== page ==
On the northern tip of Rhode Island and Massachusetts a modern-day city is being created and its gleaming skyline is made from towering trees. From the peaks of Martha’s Vineyard to the hills of Lyme, small communities are full of housing developments and stores that serve a growing population of independent tree doctors.
It’s the realization of a dream: creating “authentic, sustainable community living” in towns where forests now help sustain people.
In Cranston, R.I., the ratio of homeowners who list planting trees as one of their top priorities is staggering. For May Crawford, president of Pine Tree Farms, a local not-for-profit dedicated to the welfare of the small but enduring maples, oaks and birch now standing.
At her destination — a newer lot next to our home and yard where a tree is being installed — Crawford is wearing knee-high leather boots in cool breezes. Her standard pair of Doc Martens was broken-in last year.
“A tree brings in a rain,” she explained. “It keeps from baking in the sun, keeps it cool in the heat, helps control soil erosion, it’s a beautiful, natural, carbon-breathing plant.”
More than any other urban-to-rural change I witnessed during my recent visit, the trees rekindle the importance of backwoods living.
I visited Crawford and various other tree-focused communities as part of a nationwide writing project by the John and Mary Alice Pearl Fund, a history-focused nonprofit organization dedicated to honoring the dynamism of small towns.
The budget for such projects requires a specific blend of proximity and call, which is why each member of the fund’s three regions is involved in a different part of the country: a longtime industrial area in the northeast, central Appalachia and Southern California. To meet the budget, they leave their respective cities and communities and, as much as possible, stay in the woods.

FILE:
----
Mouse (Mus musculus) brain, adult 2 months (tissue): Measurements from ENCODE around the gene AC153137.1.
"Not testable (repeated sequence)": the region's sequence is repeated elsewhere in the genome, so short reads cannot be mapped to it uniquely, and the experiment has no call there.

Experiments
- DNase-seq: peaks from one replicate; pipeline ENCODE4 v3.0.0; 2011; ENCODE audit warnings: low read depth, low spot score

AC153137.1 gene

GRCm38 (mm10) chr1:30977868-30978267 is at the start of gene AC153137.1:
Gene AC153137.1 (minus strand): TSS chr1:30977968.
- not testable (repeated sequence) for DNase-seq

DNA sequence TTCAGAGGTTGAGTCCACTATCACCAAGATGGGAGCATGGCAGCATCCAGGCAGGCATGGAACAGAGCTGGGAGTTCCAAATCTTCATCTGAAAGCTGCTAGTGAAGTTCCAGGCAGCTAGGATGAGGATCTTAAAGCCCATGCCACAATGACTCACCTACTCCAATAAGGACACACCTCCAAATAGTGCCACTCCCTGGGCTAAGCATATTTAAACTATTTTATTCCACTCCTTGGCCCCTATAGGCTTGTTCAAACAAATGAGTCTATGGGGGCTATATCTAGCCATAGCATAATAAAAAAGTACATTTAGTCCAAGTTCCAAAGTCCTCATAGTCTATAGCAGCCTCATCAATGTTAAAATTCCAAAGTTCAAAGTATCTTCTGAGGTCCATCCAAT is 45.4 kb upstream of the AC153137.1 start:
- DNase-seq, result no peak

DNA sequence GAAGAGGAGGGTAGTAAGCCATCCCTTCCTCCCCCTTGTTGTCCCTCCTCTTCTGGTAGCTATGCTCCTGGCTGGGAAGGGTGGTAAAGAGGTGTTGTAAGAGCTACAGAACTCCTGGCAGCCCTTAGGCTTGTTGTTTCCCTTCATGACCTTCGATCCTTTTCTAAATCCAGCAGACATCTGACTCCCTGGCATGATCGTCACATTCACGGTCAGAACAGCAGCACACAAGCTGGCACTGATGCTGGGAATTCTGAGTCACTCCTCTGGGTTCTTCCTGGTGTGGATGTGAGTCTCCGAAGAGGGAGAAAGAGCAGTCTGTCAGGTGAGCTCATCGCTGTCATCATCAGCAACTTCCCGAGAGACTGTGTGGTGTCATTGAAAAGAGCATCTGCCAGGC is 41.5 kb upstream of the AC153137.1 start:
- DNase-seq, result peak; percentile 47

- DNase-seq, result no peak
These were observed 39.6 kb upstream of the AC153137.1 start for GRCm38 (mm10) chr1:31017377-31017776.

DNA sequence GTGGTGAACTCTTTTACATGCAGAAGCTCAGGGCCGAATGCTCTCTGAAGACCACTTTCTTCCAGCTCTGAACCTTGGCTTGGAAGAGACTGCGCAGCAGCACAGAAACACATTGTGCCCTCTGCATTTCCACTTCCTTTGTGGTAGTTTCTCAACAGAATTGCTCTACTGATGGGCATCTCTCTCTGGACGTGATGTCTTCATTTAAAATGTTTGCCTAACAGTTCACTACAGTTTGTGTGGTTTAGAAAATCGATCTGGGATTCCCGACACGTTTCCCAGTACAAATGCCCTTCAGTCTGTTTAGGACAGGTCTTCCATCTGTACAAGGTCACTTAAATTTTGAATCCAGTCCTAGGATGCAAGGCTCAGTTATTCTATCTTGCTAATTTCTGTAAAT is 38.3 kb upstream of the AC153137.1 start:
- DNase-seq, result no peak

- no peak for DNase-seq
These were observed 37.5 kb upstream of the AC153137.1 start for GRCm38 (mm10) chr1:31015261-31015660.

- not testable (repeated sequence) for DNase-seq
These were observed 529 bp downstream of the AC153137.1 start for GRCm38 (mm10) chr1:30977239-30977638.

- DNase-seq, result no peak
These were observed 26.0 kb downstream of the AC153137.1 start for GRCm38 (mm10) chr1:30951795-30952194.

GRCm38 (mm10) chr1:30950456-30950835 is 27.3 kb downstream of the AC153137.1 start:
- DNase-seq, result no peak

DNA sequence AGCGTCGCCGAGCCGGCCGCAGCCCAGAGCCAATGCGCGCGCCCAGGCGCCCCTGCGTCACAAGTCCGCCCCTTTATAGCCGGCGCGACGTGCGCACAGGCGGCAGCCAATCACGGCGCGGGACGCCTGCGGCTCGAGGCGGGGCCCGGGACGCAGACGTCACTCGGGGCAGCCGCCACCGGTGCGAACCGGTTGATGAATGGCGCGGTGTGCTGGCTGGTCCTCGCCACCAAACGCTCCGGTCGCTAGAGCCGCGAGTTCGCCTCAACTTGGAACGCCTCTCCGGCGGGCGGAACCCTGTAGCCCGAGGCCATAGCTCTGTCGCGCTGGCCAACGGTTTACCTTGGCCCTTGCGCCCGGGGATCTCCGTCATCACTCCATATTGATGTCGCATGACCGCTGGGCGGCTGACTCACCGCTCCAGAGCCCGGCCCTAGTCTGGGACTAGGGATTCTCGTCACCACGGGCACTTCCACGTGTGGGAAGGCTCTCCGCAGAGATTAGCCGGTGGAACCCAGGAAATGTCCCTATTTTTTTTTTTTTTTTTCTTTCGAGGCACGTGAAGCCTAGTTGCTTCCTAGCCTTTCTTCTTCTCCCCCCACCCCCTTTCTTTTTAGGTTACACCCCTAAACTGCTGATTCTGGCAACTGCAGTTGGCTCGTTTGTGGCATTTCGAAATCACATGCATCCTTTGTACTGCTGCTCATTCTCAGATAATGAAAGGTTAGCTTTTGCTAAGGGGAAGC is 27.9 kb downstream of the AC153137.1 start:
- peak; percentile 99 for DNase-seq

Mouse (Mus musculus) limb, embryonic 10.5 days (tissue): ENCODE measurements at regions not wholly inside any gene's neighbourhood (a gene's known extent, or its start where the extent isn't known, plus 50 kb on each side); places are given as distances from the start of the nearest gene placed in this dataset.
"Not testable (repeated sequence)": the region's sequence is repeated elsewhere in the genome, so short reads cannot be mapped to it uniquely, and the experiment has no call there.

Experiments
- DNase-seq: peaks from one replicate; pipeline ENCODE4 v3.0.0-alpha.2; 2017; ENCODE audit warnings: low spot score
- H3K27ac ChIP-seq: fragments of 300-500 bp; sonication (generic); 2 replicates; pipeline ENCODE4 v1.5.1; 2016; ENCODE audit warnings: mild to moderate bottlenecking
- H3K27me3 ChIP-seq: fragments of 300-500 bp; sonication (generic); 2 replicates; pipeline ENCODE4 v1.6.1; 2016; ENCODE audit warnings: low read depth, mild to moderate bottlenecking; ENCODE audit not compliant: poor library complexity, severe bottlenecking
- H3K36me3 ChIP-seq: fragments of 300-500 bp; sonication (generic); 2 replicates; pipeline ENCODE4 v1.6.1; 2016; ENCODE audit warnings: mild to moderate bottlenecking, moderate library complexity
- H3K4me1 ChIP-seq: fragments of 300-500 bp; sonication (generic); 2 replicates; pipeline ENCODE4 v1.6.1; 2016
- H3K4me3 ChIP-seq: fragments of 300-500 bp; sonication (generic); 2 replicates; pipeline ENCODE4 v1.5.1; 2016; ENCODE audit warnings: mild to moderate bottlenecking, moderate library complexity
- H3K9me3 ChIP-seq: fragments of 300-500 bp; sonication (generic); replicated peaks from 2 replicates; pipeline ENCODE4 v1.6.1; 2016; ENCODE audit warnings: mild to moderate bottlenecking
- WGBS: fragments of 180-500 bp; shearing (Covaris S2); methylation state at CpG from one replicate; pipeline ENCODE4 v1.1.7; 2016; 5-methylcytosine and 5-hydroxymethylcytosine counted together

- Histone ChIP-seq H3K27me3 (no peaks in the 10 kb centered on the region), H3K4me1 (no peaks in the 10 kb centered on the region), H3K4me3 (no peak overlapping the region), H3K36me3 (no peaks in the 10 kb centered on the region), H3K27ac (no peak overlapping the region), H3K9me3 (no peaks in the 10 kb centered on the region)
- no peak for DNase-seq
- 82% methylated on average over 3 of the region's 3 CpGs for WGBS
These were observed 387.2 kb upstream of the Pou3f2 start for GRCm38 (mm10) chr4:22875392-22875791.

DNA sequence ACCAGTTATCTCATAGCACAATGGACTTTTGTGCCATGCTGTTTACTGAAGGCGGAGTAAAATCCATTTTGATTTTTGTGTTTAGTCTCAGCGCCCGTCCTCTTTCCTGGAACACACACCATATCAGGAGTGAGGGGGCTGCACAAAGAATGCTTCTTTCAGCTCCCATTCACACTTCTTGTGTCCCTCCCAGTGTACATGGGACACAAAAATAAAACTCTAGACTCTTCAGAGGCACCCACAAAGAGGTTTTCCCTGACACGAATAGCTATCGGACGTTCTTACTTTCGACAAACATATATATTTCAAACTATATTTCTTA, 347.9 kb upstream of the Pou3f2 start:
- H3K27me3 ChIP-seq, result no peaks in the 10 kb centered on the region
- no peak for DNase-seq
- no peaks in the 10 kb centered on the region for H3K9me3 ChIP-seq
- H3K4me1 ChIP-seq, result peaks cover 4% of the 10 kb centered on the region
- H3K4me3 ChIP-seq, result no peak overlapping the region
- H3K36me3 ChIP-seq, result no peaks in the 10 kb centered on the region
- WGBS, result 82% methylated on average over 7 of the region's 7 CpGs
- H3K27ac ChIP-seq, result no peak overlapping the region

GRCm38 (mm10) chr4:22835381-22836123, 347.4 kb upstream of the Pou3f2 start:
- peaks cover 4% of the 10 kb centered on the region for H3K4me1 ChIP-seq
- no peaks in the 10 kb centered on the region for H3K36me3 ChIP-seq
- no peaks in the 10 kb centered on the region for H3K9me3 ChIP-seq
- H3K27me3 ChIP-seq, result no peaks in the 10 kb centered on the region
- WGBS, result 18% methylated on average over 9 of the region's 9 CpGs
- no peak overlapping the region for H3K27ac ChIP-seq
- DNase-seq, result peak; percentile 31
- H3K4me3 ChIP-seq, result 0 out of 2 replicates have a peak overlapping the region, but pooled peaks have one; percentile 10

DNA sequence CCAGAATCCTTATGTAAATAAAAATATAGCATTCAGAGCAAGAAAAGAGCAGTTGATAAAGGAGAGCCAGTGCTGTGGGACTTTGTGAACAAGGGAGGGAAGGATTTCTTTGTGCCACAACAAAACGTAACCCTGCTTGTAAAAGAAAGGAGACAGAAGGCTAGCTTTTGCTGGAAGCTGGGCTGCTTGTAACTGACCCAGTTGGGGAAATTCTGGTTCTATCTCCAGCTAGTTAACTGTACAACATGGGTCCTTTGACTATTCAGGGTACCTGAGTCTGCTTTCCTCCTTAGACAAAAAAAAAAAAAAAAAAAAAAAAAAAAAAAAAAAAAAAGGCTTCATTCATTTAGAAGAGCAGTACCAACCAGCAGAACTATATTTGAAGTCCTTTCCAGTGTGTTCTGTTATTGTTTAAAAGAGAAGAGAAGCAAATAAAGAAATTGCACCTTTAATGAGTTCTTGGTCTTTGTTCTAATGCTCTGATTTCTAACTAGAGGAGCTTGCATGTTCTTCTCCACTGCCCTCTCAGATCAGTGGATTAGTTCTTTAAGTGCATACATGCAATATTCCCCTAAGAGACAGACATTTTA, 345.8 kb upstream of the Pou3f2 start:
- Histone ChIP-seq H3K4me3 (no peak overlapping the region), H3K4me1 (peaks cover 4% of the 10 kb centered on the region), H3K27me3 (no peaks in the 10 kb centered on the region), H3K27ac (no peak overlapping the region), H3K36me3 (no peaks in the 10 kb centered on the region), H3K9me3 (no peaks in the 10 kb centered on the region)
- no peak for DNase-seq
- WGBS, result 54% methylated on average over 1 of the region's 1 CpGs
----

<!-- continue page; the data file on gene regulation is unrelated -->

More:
In Massachusetts, the brothers John and Mary Jane Pearl (of Blue Square, Tamarinds, and Littlejohn’s fame) were inspired to create the philanthropic fund by a secret collection of oak logs that their father kept in the basement of their family home in Wellesley. The logs were given to their mother when she retired in the late 1960s.
Years later, the father made headlines when he undertook what is now called the Wellesley Oak Project. He began stuffing wood and creating design elements for buildings. It was a process that became the symbol of a New England heritage preserved for generations.
As John and Mary Jane readied the Pearl Fund for its first major challenge — sustaining its seed-money coffers in the 1990s — their forefathers inspired them to keep working on connecting people to the woods.
In Boston, they found their trailhead in the revitalized downtown Baker Village, the charming wooden village where Pine Tree Farms operates.
In most of the places I visited, my visits were part of fund’s Wild Project, a series of informative trips that cross across the three states to document communities where residents are dedicated to reconnecting people to the earth.
There are no trips here of the short run — there is nothing run by the public. My itinerary was completely programmed around visits to tree businesses.
Other than our trip together, Crawford and I had never met. In fact, we had never seen the same tree. In lieu of tickets on our respective buses, we shared a drink, a conversation and some ibuprofen, and spent a day in an unlikely setting. We didn’t take a minute to orient ourselves.
I actually prefer big-city settings for my writing projects. The long lineups at coffee shops on any given morning sometimes limit the time I have to produce something of value, making it seem as if I am creating my inner life online. In almost any town or city, I see small trees. They are welcoming and strong. They exude timeless, elemental quality. These woods are capable of standing on their own. They are what sustain life and connect our world to nature.
Crawford opened the door to my house and peered in. My own home is made of wood — we walked a few steps to my old garage and began on the New England seedlings. One of them, the tall maple, was browning at the crown.
“You look very interested in the old growth,” Crawford said.
I did. It would be years before I had the opportunity to head to the heights of that lush forest that I could so easily envision living in. But as I watched Crawford work to shape the history of this young tree, I also could see that the history of town is